Don’t be afraid to be influenced by any writer whom you admire. For me, the turning point was a moment in which I found myself angry that family and friends weren’t taking my writing and my writing time seriously. Perhaps it never completely disappears. How to Overcome This Roadblock:
If you follow me on Facebook and Twitter, you’ve probably noticed that on Wednesdays I always share a post from the site’s archives. I felt guilty for sitting at my desk instead of doing more “productive” work. 3. Other Writers Are Getting All the Breaks—And It Makes Me Sad/Depressed/Jealous/Angry
The art of writing is uniquely suited to make us feel unworthy. Most of us don’t even know what a “voice” is, much less what our voice is, so we do a lot of flailing around, trying to find it. (Outlines, story structure, and character arcs were like that for me.) Other discoveries blur past, lost in the hustle and grunt of our forward momentum. Is it what I’m meant to do? Sign Up Today It was a long road to get here (and indeed the road continues on), but it was worth every difficult step along the way. With every word you write, you are getting better. But most of us (*raises hand*) start out writing with the blithe mindset that this is easy, this is fun, and my stories are really, really good. In the beginning, your writing probably is pretty bad. 5. With few meaningful exceptions, writing is first—come rain, shine, holidays, or illness. It isn’t the final peak by any means. It truly has nothing to do with you or the possibilities for your future. I Am a Writing Genius! 6. How to Overcome This Roadblock:
Just keep writing. Understand what you want to achieve with your writing and, more importantly, why. For me (so far), it was an unforgettable one-time epoch. I started with the blog’s very first post and have been slowly working backwards, post by post, through what has become a very large backlist. Then the book comes out and the reviews start coming in—some of them positive, but many of them candid, angry, even cruel (and you will remember these comments far more than the positive ones). I used to get the shakes and a sick feeling in my stomach whenever I found a negative review of one of my books on Amazon. But it has provided one of those rare moments in the writing journey that allow the writer to turn back and look down upon the road so far—to realize I have grown, I am not the same writer I was when I started. Whatever you find, you’ll be a different person when you come out, and if you decide to keep right on writing, then what you find will fuel your art for the rest of forever. Now, I can glance at them, accept the person’s right to his opinion, perhaps even grin in amusement, and forget about it almost instantly. I look back on my writing journey and I am incredibly aware of the opportunities I was blessed to be given. We don’t need any help doubting ourselves—but we get plenty of help anyway. I look forward to seeing you on the mountain peak, so together we can journey on to still greater heights! Wordplayers, tell me your opinion! And what hurts most of all is the dark belief, down deep in your heart, that it’s all true. As a result, many writers seesaw back and forth between obsessively observing all rules to the absolute letter of their perception—and then getting frustrated, deciding “art” isn’t supposed to governed by “rules” anyway, and chucking them all out the window. If you’re going to spend the rest of your life doing that, then you really should spend some time contemplating the nature of your commitment. Sometimes I even felt guilty just because it was a beautiful day outside and I was inside. What if it’s TRUE??? Perhaps you recognize the current battleground where you find yourself struggling, bleeding, and moving forward step by step. Sometimes, within that fight, we become fearful that reading other writers will somehow warp or contaminate our own fledgling voices. But you’re getting better. It all hurts. If you can’t quit, you’re a writer. But the “writing rules” can get overwhelming fast. That’s exciting. 7 Stages of Being a Writer You Must Overcome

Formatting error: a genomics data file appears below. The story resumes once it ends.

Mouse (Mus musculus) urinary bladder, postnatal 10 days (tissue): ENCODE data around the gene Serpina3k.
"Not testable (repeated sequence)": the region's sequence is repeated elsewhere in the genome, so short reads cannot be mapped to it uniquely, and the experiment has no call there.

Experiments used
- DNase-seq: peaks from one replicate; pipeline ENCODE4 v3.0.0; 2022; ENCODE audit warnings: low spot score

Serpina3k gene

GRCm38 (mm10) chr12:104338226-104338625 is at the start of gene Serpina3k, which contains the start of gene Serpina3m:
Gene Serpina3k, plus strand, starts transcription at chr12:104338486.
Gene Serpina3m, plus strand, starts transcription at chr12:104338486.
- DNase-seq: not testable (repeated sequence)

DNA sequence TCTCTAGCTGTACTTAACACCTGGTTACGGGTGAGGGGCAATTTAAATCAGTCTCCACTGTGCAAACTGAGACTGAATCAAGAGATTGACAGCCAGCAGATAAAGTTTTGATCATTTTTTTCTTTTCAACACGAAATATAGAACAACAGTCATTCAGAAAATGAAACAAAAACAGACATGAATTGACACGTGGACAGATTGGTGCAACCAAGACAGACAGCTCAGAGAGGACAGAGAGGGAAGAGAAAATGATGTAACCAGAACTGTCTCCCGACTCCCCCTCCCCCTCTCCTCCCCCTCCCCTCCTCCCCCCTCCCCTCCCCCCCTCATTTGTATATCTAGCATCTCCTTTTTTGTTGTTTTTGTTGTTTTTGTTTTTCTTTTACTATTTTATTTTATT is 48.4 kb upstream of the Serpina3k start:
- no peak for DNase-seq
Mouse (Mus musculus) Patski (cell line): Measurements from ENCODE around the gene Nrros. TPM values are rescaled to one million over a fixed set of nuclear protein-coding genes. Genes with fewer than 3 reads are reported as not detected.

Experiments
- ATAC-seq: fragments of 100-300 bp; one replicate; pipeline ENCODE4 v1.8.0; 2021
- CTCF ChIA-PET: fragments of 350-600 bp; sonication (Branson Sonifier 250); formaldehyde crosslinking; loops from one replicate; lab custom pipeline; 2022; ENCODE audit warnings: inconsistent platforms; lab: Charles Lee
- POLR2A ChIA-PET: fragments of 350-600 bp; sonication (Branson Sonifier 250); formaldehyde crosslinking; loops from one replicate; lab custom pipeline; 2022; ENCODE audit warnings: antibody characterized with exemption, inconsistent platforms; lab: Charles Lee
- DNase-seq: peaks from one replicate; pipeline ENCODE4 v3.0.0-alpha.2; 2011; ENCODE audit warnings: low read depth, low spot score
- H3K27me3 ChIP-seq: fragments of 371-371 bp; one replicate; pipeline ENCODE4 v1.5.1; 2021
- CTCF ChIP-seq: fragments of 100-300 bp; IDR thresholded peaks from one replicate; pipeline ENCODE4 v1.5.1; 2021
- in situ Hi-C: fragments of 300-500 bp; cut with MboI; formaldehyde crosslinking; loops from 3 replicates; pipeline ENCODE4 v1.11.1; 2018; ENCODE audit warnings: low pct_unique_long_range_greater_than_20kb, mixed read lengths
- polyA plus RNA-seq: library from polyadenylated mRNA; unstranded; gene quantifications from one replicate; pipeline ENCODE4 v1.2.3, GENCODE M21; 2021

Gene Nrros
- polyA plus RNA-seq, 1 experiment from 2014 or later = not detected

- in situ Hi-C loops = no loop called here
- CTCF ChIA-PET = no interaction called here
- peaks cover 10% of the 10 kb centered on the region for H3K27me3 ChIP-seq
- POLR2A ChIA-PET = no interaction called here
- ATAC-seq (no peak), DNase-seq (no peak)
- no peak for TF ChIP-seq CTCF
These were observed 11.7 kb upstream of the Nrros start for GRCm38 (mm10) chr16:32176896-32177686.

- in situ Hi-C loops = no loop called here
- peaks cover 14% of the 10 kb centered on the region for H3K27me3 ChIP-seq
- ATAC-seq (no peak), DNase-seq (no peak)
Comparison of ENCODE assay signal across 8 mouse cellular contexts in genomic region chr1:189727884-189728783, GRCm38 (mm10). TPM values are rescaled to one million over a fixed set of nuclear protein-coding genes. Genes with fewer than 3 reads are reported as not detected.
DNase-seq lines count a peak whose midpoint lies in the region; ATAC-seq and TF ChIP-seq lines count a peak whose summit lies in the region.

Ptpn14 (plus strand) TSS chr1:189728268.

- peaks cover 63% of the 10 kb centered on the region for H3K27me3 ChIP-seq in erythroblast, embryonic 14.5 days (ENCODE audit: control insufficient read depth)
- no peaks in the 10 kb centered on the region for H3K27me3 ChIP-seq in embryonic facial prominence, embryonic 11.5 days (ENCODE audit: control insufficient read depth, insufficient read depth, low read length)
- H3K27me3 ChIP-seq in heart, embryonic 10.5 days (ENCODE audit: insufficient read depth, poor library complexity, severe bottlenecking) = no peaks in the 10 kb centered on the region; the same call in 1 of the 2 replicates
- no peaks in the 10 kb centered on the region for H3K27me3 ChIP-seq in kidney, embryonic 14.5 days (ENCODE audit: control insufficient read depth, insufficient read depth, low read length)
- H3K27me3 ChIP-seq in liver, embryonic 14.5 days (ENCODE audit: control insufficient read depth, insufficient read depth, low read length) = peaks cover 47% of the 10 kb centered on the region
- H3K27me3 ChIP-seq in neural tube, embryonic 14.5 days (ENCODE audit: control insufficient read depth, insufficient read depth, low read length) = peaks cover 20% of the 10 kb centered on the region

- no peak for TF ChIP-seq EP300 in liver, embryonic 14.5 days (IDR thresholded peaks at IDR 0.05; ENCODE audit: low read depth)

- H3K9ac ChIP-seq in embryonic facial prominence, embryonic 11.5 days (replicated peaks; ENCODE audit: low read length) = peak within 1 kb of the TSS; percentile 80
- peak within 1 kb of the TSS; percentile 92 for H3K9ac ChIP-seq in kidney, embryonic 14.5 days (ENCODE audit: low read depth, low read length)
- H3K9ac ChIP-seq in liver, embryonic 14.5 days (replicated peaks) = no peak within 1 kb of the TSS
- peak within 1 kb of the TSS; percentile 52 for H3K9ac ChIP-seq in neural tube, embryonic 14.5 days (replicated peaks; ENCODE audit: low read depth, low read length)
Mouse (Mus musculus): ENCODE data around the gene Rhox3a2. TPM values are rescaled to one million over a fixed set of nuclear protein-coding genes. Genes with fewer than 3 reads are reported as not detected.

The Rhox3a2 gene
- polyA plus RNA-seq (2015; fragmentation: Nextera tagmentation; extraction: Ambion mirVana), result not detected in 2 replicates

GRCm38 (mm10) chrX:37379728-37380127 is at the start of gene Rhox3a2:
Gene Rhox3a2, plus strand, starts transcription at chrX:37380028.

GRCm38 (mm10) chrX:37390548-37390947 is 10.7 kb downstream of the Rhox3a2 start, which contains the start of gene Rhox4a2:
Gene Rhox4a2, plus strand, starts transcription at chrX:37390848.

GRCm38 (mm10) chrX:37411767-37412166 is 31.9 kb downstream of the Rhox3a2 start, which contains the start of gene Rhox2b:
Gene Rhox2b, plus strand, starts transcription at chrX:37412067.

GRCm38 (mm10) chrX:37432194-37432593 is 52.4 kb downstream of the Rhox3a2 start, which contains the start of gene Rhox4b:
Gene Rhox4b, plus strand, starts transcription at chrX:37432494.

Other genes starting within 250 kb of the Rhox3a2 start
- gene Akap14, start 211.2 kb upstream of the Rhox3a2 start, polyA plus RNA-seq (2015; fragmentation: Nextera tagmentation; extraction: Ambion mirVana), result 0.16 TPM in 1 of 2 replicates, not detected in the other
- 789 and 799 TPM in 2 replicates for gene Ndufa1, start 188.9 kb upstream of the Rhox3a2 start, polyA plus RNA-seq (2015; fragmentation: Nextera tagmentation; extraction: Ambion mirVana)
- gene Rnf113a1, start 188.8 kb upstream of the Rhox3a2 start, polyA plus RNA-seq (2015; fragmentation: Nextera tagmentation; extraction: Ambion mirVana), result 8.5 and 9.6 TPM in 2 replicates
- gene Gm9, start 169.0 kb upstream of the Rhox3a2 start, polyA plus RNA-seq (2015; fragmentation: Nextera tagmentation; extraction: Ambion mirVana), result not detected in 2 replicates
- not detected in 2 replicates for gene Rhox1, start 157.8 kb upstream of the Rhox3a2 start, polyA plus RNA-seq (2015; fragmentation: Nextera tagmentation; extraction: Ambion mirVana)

Today, I want to take moment to look back over some of the stages of being a writer that can be the biggest obstacles in the first leg of the artistic journey—and show you how you too can navigate past them on your way up the mountain. From that moment on, writing became a priority in my life. Do not judge yourself by someone else’s yardstick. How to Overcome This Roadblock: